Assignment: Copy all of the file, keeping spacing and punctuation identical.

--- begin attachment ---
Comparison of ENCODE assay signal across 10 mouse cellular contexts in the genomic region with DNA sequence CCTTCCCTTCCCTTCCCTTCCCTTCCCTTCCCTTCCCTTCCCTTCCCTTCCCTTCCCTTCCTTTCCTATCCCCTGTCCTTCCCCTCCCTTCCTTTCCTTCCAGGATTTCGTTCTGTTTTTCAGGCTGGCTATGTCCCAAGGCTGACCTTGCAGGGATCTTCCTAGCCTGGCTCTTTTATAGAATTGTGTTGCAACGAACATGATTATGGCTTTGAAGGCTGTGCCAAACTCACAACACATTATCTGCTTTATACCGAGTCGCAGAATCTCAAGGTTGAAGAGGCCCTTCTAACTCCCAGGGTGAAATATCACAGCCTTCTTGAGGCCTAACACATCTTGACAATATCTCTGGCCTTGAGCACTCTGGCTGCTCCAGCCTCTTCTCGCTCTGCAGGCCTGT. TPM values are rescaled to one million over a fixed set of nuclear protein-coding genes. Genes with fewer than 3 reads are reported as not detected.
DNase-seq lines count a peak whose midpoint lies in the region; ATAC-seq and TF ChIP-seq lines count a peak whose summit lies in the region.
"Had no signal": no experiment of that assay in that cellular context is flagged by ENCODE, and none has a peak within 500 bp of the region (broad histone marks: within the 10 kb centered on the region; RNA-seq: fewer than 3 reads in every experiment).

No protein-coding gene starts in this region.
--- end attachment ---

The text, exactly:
Comparison of ENCODE assay signal across 10 mouse cellular contexts in the genomic region with DNA sequence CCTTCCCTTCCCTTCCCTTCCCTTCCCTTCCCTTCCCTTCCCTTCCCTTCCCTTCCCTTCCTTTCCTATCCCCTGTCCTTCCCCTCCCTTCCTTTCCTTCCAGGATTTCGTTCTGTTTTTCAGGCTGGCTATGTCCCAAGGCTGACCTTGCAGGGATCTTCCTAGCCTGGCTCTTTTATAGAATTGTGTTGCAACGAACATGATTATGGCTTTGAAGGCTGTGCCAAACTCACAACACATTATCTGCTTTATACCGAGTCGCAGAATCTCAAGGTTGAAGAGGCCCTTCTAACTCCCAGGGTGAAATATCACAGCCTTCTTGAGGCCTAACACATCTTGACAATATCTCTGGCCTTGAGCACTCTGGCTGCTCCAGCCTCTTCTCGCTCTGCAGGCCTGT. TPM values are rescaled to one million over a fixed set of nuclear protein-coding genes. Genes with fewer than 3 reads are reported as not detected.
DNase-seq lines count a peak whose midpoint lies in the region; ATAC-seq and TF ChIP-seq lines count a peak whose summit lies in the region.
"Had no signal": no experiment of that assay in that cellular context is flagged by ENCODE, and none has a peak within 500 bp of the region (broad histone marks: within the 10 kb centered on the region; RNA-seq: fewer than 3 reads in every experiment).

No protein-coding gene starts in this region.